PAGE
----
“Whatever it is that could help us,” the King says, “will be too late to come.”

“Forget the library inside your noggin, Captain!” the old woman says, “if only you’d look—”

“—you’ve sure come some way,” the King retorts, “from killing machine to enlightenment?”

“We’re sinking,” the Captain insists.

What remains of Spinostress looks at them both with a vacant, blank stare, not understanding, unwilling to remember.

The entire crew is holding on to anything it can cling to when the Captain notices that the inside of the hull has, for most parts, been plastered and sealed with unfolded white ropes the old woman and her guards had been working on.

“I don’t recognise the entrails of my Princess,” the Captain says, “is this an egg shell?”

The old woman musters a smile: “one that can’t be cracked.”

They can feel the ship rising up and up, with what they know of gravity precipitously taking on a whole new meaning as all that they are holding on to must be let go of, their hands and paws being vigorously made to release what they’re clinging to, as an invisible physical force urges them to.  Sounds become muffled, time appears to stop, and all that is not attached to the inside of the hull begins to float at random.

Now what, the Captain wonders, frantically scanning and searching his books.

If only my crown had been floating, the King muses.

If this is flying, the old woman dreams on, it beats it all.

Shit, they’re all going to believe they’re birds, Labaguette thinks, look at them… wingless yet flying.

“Anything else aside from submarines you could think of?” the King asks.

To be continued…



But then:

“By the blessed, blazing, smoking and stinking cannons of this shit!  I’ll—

“—Ship, Captain.”

“I’ll be damned!”

“Fucked, for short” Labaguette mutters.”

“We’re afloat,” the Captain confirms, “what the bee-Jesus is all this?”

“We must close the gates, stop the water pouring in,” the King suggests.

“Some glass ceiling,” Labaguette answers, “we’re in a lost-at-sea-bottle game.”


“But, but, zat iz impoz—“.

The Captain snatches the parrot and pushes him in his jacket as he and the King run for cover.

As soon as the Captain closes the latch and securely bolts it above them, a few drops of salty water seep through from atop, squeezing from between the wooden floor boards, smudging their garments with a mauve tinge.  The Captain tastes it.

“Definitely sea water,” he remarks.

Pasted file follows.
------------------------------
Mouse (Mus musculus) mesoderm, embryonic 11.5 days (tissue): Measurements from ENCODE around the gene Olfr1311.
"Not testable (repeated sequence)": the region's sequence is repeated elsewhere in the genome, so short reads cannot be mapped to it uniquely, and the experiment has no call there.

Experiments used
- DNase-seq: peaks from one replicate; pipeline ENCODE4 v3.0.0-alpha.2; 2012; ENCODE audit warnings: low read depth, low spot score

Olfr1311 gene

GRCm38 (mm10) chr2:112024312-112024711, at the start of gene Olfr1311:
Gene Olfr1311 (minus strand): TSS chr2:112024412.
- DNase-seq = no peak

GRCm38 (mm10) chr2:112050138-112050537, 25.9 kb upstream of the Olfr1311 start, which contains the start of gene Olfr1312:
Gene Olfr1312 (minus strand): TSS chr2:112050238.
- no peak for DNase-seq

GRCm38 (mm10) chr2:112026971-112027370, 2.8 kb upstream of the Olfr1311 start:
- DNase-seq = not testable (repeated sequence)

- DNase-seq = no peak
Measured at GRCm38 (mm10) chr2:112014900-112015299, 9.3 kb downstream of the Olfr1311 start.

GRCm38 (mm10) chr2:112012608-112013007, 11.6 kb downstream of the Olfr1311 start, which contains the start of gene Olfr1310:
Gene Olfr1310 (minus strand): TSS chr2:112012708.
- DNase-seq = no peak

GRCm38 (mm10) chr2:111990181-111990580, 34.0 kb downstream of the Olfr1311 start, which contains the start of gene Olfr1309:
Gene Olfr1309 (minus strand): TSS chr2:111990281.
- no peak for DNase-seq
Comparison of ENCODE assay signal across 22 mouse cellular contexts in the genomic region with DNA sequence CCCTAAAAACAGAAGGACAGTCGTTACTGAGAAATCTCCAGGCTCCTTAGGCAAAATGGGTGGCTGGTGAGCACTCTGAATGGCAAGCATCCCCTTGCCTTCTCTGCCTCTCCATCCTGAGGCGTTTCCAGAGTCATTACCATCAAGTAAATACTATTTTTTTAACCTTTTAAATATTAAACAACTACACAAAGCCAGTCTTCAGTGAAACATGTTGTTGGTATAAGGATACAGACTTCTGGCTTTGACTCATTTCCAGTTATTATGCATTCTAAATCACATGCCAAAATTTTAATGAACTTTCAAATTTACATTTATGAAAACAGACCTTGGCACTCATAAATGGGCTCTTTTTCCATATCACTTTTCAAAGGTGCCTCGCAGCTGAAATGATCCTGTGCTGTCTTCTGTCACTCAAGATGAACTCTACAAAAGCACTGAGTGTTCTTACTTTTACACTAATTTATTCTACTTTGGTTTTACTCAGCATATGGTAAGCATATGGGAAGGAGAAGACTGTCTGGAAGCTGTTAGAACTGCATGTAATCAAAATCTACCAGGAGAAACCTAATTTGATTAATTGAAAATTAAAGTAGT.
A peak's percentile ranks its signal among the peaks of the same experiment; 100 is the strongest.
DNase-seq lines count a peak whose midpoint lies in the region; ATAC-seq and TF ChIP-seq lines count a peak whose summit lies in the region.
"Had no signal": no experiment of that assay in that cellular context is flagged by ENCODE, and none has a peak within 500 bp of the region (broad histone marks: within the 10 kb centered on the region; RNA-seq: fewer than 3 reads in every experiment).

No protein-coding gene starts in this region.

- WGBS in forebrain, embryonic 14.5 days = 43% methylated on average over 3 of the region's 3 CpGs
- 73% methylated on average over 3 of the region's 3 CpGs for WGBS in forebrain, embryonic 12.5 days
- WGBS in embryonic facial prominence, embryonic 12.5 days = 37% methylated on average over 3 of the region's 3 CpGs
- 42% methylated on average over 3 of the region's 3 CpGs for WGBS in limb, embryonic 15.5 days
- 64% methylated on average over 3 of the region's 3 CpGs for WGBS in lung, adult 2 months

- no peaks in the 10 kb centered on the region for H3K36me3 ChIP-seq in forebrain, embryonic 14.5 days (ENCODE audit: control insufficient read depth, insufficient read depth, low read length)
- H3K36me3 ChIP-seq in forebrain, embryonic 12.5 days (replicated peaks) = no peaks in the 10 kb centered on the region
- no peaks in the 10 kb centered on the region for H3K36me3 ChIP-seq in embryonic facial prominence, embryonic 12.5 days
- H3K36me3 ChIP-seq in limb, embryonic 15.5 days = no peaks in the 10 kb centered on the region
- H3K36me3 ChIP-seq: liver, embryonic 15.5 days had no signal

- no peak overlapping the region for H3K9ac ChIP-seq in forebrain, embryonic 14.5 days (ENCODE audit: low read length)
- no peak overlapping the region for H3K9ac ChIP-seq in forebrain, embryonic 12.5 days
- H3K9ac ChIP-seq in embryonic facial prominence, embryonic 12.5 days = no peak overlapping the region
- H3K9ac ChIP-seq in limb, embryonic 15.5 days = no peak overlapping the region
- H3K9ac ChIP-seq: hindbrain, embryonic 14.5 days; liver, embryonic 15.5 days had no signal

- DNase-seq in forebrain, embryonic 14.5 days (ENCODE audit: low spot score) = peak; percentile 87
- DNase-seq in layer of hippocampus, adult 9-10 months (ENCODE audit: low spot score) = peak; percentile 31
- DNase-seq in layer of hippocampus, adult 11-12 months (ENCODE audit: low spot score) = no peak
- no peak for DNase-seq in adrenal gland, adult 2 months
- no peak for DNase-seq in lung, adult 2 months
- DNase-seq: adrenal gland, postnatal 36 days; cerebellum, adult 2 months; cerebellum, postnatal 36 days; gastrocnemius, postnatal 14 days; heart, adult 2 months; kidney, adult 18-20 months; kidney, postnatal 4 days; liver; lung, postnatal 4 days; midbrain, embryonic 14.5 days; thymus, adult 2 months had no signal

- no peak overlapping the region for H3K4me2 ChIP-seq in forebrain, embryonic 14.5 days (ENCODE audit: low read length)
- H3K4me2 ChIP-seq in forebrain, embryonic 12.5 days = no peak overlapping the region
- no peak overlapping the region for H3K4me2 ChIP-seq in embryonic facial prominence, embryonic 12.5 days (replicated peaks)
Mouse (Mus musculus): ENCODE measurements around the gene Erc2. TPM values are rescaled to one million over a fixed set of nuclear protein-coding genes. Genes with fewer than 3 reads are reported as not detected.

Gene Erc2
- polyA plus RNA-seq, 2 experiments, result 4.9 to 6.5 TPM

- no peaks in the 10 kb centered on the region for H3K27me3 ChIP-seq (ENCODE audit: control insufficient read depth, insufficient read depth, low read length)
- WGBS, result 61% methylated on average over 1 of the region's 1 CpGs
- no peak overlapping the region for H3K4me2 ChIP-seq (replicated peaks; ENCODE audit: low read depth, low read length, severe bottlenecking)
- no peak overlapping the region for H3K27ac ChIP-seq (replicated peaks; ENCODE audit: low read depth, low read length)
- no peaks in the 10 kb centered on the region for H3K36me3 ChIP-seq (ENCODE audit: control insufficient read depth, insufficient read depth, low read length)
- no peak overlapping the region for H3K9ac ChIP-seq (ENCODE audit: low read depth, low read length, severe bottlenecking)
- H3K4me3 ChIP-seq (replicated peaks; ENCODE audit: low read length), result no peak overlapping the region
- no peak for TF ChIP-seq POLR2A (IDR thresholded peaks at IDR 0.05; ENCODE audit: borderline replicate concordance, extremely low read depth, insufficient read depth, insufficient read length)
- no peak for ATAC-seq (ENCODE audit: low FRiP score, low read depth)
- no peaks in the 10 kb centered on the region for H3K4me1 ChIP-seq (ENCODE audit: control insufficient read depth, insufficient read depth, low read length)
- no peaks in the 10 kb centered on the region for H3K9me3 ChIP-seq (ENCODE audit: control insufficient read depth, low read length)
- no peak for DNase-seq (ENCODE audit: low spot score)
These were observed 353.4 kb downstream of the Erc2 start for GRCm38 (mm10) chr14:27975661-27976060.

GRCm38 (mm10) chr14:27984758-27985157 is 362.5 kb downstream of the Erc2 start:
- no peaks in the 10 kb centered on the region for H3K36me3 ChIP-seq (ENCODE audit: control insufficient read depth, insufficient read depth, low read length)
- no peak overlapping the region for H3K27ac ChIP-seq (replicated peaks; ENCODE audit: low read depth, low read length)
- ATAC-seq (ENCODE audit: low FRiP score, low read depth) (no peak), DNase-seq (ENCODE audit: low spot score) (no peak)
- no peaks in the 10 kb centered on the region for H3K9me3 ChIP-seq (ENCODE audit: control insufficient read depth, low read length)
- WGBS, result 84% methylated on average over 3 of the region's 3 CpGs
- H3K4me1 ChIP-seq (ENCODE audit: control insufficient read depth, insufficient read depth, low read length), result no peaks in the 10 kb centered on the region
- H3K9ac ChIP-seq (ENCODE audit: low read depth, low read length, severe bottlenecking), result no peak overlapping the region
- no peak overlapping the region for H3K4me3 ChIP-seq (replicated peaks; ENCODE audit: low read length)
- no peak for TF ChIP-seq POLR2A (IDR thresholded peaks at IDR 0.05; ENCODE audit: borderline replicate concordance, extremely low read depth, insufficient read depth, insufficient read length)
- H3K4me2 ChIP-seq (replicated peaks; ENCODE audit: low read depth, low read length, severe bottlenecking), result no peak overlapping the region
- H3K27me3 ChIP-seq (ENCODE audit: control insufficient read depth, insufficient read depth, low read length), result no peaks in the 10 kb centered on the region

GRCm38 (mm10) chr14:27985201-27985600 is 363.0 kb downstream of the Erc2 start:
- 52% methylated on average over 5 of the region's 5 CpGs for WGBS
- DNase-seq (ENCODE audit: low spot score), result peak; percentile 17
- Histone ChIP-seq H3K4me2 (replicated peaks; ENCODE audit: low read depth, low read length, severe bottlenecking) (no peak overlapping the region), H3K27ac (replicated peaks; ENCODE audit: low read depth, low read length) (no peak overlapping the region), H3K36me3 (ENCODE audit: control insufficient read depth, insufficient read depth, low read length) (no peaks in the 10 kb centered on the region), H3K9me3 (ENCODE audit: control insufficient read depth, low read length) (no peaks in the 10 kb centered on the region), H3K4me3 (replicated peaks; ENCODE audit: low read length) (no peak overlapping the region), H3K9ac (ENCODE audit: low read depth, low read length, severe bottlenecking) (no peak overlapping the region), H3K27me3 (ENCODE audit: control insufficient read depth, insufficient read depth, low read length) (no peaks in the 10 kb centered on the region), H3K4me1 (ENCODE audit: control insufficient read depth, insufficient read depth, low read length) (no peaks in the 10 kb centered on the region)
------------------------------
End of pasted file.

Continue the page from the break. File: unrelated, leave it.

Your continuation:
“It’s mauve,” Labaguette whispers from his pocket, “it could be anything: sewage, tears, industrial waste, painted petrol, molten lava—“

The Captain squeezes Labaguette’s beak shut so tight that the bird desperately gestures with his wings, crossing them for a truce.  Once released, he leans half-way out and stares into the Captain’s eyes, promising with just one look that he will not utter another word for quite some time, if not less.

But, by now, the entire ship is violently jolting, rocking forward and backward at the same time, being hopelessly tossed like a dry leaf on a wild river.  The sounds of rough water rushing and splashing are all around them.

“They will build a submarine someday,” the Captain remarks.

“They?” Labaguette asks.

“We’re flying,” the old woman says.

“We’re floating,” the King insists.

“They?” Labaguette reiterates.

“We’re sinking,” the Captain adds.

To be continued…


“We’re safe, we’re travelling on the Insatiable Princess,” Captain Traumatic says, “there won’t any need to swim.”

Below them, what looked like a pit, a puddle, a pond, a well and a watery surface earlier appears to have somewhat filled up and risen.

“Granted,” Labaguette adds, “it’s a small lake doing what lakes do best.”

“Huh?” the King utters.

Captain Traumatic rolls his eyes up in despair, “we’ll be fine,” he says, “woman, go to your quarters and prepare for any eventualities.”

“Of what type?” she asks.

“Watery, wet and wobblymatic,” Labaguette answers.

“Wobblyma—?“ the King continues.

“—Make the inside water proof any way you can,” the Captain commands, “lead the Monkeys, use the ropes, the plants and your warmongering skills.”

The old woman, her guards and the monkeys do as they’re told as the Captain, the King and Labaguette keep on watching, incredulous.

“It’s rather a big lake,” the King remarks.

“Rather big…  Rather big,” Labaguette rambles on.

“If we weren’t where we are,” the King continues, “I swear I could hear seagulls.”

“Considering where you come from, you know nothing about parrots, let alone—“

“Salt!” the Captain exclaims, “the smell of salt is upon my nostrils.  It’s an ocean!”

“A glittery, purple ocean with a bit of white added to it,” Labaguette says.

“What is the matter with you?” the Captain asks.

“Enter the Ninja.”

“Now is not the time to see yourself as another type of hero, Labaguette, it WON’T WORK!”

“So you fink.”

“It’s rising so fast,” the King adds, “I feel sick.”

Suddenly, a small, not unfamiliar movement rocks the Insatiable Princess.

“WE’RE FLOATING!” the King yells.

Nah, can’t be the Captain thinks.

To be continued…


“Shut your gob!”

“He wasn’t the only creature anyways.  One more, one less doesn’t make much of a difference.”

“You’ve seen the creatures above come out: they weren’t wearing their pins.”

“Besides, tolerance is needed; the picture he drew of me wasn’t exactly—“

A few drops of liquid reaches them, dripping from the open gates above.

“I hear an ocean coming,” the King insists.

“I do not like to be visited nor defied by unexplored waters,” the old woman adds.

“—I’ve got a feeling that before long, the Insatiable Princess will regain her composure,” Captain Traumatic says.

Ashe speaks these last words, water begins to flow out of the gates and pour into their universe.

“Thought so,” the Captain says.

“Liquid is malevolent” the old woman says.

“What do you know about freedom?” the King asks.